Fortunately pet food companies in the UK were either more careful, or just luckier.

Evidently it was "luckier" (update 5th Oct. 2008).

One very interesting observation which Marion Nestle makes is the potential value of the animal health data which pet insurance companies collect as a side effect of their business. One of the first pieces of real evidence that there was a problem with US pet food was the observation of one insurance company that claims for treatment of kidney disease in cats had soared in March 2007. Clearly there are all kinds of other posible ways similar information collecting could benefit pets - for example we could get unbiased evidence of the real extent of the problem with pedigree dogs.

Marion Nestle has her own blog at

Farm Animal Welfare Week 22-28 September

Calculate your Farm Animal Welfare Footprint here.

Hoarding re-visited

There's a very interesting explanation of how animal "hoarding" cases are dealt with in the US just out, which is worth quoting in full:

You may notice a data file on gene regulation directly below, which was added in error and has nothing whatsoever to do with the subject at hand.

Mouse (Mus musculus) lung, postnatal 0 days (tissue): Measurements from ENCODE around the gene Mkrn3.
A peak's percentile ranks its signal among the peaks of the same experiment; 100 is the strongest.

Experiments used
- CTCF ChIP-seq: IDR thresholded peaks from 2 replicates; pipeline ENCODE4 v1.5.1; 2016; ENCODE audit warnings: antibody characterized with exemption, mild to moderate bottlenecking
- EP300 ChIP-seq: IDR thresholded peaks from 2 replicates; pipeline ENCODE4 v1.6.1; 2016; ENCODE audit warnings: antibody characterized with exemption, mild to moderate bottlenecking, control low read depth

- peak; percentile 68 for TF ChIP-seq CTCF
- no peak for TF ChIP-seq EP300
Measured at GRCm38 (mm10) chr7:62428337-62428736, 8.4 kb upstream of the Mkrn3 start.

"If we receive a hoarding case that shows no intent.. that means the individual has mental health difficulties, then we're likely going to go with City Ordinance violation charges," said Director of Fort Wayne Animal Care and Control Belinda Lewis.

Those are mostly fine-based, and can limit that person's future legal animal ownership. Intent to harm, however, is more severe, and means the person wanted to abuse and neglect animals.

"We're going to look at criminal charges. It's not the most common direction because we rarely see intent with animal hoarding cases," Lewis said.

She says animal hoarding cases are usually the result of mental health issues.
Psychiatrist Dr. Jay Fawver explains that can stem from one of three things.

"A recent loss, such as a job loss, or a child moved away. Secondly, if there's a profound grieve from a death in the family," said Dr. Fawver.

The third involves neglect dating back to that person's childhood.

"You're trying to reverse that whole history by giving a lot of love and compassion to animals. They're well meaning when they start out, but the problem is they aren't able to keep up," said Fawver.

In Elizabeth Miller's case, they believe she didn't have intent to harm the animals, which is why she's only facing fines. That's the same situation for a case earlier this summer in Leo, where 212 cats were found inside a home. How things get so bad is largely handled in counseling, as is ways to prevent it from happening in the future.

They're apparently achieving this by creative use of a distinction between "criminal" activities and violations of local bye-laws, so it's not obvious that it would be possible to do something similar in the UK without a change in the law.

Tip: The Animal Hoarding Blog (mostly American)